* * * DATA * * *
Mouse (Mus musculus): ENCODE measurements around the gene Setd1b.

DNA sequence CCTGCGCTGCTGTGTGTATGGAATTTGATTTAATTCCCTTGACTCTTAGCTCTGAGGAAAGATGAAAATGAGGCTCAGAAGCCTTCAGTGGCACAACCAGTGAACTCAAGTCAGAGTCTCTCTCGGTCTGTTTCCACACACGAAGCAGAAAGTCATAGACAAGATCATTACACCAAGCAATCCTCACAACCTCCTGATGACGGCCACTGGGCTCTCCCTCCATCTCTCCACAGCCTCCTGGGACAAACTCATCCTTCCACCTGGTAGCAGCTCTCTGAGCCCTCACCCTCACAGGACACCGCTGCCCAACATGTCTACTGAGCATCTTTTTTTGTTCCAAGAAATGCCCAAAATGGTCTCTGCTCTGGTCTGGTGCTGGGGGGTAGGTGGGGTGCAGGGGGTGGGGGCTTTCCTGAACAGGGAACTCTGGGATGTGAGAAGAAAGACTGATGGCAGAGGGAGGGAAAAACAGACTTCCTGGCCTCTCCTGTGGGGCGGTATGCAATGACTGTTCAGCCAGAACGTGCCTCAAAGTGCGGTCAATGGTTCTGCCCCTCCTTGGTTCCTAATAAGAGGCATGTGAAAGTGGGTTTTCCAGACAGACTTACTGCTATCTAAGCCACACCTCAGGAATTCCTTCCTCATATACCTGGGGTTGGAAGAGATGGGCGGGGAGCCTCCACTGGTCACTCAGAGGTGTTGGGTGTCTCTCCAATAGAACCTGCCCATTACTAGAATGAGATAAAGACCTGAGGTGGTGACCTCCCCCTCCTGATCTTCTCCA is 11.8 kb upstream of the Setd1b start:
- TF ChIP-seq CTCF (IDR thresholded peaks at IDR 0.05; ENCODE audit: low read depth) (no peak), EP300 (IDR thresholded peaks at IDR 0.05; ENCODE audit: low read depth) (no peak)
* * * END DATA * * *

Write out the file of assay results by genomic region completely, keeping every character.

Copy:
Mouse (Mus musculus): ENCODE measurements around the gene Setd1b.

DNA sequence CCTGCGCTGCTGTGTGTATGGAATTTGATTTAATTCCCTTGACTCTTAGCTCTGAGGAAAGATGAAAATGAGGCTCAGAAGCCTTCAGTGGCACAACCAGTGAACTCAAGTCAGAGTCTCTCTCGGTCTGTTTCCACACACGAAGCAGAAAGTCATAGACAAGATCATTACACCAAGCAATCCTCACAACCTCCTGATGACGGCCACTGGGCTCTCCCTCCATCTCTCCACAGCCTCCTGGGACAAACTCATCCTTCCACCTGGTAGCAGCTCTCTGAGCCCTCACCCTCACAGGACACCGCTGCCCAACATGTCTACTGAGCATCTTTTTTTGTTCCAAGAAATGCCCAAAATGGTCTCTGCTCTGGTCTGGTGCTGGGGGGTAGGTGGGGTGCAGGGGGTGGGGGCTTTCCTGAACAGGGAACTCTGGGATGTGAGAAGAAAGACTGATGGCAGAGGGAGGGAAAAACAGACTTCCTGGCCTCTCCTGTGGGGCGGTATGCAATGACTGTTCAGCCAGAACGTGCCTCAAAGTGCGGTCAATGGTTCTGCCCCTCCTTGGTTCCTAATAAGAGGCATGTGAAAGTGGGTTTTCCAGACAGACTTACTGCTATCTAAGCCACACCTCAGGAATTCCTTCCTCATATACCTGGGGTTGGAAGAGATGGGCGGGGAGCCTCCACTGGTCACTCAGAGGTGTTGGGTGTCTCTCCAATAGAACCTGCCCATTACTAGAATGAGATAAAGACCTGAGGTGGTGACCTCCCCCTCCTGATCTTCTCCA is 11.8 kb upstream of the Setd1b start:
- TF ChIP-seq CTCF (IDR thresholded peaks at IDR 0.05; ENCODE audit: low read depth) (no peak), EP300 (IDR thresholded peaks at IDR 0.05; ENCODE audit: low read depth) (no peak)